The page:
April 11, 2018
You spend your whole pregnancy researching and seeking advice from different sources; your care providers, your mom, your grandma, your best friend, facebook mom groups, etc. You learn everything you think you could possibly need to know about pregnancy and childbirth. Then you come home from the hospital, where you had nurses and professionals to guide you. But now? Now you are on your own to keep this little human happy, healthy and safe. You probably start to wonder why they let new moms go home after only a day or two. How can that possibly be enough time to figure this out? It’s not, most moms don’t even have feedings down before it’s time to go home from the hospital. But that is ok! We are here to help and wanted to give you some tips of things you can expect when you bring that bundle of joy home.
You are going to be the most exhausted you’ve ever been and will wonder if you will ever see sleep again. Lots of babies get their days and nights mixed up. They must get their internal clock calibrated and learn when the waking and sleeping hours are for this new world they are in. Things that can help is to not try to darken or quiet the house during the day. Live your life as normal as possible when it comes to the volume on the TV and having the curtains open. At night, keep it as dark and quiet as possible. A small touch lamp that has different settings for brightness is a life saver, usually the first and dimmest setting is enough to allow you to see what you are doing without being so bright it wakens and stimulates baby. By doing these things routinely you will likely have a baby who can sleep through the normal day to day noises and not need you to walk on eggshells during nap time.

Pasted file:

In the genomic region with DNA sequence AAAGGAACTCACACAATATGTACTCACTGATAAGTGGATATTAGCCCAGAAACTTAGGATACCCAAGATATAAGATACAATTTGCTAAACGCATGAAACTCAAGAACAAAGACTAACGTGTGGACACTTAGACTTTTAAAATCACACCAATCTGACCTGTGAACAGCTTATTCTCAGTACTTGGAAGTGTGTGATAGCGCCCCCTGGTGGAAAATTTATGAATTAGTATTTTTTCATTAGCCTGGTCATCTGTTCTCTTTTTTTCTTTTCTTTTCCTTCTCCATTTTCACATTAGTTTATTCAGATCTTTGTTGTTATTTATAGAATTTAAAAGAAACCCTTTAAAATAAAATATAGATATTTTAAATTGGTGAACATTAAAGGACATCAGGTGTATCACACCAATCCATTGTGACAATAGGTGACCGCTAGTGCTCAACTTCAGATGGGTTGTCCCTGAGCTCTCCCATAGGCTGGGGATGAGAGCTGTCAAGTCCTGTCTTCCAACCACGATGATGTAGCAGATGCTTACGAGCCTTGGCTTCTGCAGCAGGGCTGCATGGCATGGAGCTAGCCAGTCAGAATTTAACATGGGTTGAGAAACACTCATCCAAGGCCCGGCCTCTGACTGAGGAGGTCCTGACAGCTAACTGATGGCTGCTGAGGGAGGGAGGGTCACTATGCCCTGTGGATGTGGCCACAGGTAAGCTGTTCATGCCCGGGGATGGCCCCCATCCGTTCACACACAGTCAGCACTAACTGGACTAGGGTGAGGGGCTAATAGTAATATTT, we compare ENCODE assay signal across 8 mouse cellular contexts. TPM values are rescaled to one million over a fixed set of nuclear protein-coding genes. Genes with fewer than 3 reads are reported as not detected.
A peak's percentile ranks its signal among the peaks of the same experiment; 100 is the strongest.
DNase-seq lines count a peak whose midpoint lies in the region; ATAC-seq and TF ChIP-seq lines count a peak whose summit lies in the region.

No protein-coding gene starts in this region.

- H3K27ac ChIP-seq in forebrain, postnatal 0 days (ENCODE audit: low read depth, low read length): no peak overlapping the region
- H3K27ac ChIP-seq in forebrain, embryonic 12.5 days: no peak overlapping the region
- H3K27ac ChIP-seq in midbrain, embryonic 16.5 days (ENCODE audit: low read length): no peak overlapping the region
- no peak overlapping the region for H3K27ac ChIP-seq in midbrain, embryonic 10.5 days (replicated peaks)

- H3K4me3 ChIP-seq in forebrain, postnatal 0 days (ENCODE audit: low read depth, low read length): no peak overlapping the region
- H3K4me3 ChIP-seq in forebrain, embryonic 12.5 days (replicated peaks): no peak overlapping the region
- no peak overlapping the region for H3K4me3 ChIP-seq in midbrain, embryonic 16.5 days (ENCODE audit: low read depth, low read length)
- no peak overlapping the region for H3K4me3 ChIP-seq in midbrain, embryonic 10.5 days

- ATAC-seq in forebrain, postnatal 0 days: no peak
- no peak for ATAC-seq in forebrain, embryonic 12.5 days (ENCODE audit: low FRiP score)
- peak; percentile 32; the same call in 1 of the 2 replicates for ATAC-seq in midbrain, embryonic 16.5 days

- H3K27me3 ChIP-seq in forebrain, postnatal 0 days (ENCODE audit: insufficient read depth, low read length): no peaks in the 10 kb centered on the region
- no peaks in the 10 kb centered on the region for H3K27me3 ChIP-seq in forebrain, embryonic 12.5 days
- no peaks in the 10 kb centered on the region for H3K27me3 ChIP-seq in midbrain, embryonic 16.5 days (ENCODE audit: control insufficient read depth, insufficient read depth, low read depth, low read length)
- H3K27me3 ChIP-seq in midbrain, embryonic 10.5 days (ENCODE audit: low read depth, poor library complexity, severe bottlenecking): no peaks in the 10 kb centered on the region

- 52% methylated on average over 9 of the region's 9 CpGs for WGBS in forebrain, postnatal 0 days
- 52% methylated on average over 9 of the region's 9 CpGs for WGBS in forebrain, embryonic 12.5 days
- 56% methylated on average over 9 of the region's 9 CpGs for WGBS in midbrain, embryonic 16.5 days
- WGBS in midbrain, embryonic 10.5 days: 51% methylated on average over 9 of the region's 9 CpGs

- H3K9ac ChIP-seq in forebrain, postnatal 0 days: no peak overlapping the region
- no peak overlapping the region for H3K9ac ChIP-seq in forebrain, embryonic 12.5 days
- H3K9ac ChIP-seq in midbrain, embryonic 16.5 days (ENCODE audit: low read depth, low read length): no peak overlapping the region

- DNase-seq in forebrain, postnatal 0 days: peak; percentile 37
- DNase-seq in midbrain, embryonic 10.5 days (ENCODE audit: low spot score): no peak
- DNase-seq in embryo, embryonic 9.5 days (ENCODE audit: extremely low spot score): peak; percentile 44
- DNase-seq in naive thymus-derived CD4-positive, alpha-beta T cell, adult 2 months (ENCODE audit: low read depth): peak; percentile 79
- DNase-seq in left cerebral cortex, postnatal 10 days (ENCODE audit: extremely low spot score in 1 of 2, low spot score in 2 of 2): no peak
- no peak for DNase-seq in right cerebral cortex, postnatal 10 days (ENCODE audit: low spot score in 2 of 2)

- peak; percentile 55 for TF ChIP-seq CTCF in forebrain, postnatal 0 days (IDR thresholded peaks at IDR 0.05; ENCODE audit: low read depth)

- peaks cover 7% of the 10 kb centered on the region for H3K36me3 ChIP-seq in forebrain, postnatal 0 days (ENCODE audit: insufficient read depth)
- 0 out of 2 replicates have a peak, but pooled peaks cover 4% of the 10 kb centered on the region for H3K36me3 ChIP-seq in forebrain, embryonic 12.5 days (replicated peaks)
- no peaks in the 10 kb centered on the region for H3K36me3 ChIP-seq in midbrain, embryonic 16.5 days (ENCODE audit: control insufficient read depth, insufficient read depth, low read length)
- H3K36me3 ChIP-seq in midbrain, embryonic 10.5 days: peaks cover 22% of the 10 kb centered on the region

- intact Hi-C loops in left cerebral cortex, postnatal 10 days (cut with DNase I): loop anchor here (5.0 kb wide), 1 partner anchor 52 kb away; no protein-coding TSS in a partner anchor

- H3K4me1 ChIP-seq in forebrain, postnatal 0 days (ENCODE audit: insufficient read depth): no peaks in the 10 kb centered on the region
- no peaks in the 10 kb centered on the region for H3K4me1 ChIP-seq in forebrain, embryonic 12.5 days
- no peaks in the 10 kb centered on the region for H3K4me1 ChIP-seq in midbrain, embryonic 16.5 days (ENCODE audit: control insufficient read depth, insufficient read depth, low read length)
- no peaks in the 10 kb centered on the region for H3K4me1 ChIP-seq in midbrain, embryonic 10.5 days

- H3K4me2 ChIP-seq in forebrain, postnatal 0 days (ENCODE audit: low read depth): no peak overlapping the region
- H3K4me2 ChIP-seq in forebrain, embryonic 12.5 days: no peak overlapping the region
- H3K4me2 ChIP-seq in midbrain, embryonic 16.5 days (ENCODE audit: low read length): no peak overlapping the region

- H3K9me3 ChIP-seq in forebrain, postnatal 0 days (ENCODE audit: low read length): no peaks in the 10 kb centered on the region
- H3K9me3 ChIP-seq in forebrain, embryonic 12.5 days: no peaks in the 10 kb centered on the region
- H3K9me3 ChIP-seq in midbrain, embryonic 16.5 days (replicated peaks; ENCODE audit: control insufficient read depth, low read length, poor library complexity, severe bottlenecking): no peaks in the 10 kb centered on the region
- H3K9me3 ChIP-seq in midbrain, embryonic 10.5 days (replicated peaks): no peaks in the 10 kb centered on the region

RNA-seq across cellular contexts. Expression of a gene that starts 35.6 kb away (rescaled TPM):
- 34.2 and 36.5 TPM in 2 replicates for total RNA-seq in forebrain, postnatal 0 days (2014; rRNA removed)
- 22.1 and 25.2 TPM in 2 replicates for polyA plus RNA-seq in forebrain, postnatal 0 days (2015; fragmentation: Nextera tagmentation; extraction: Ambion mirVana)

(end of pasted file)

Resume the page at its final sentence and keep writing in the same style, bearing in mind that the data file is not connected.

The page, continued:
You are going to probably feel icky and sticky a lot in the beginning. After birth, your hormones that promoted the pregnancy drop and the ones that induce lactation rise. This shift can cause random hot flashes and may even make you break into a sweat. Even if you do not decide to breastfeed your body will start to produce milk anyways and likely will become engorged (rock like fullness in your breasts). You may or may not leak, so keep some nursing pads in your bra to catch any dribbles. Every woman has a different amount of postpartum bleeding but if having periods have ever prepared you for anything, it’s this. Be prepared that your PP bleeding may look and smell different from that of your normal periods. Your doctor should be able to give you’re their guidelines for what they consider normal/abnormal. You’re going to want to shower, even if energy is low (it can help wake you up too!), it will be the most amazing 10 minutes ever. Don’t be afraid to ask for a friend or family member to come by and cuddle baby just so you can shower. Who passes up baby cuddles?
Breastfeeding moms, you are going to likely feel more hungry breastfeeding than you did pregnant. While you’re no longer growing a human from the inside, you are still growing the human but from the outside now. Your body takes nutrients from your bloodstream and turns it into the perfect meal needed by your little one. Eating healthy is always important along with staying hydrated. But don’t be afraid to eat a burger or drink an occasional soda. Remember, it’s made from the nutrients in your blood stream, not your stomach contents.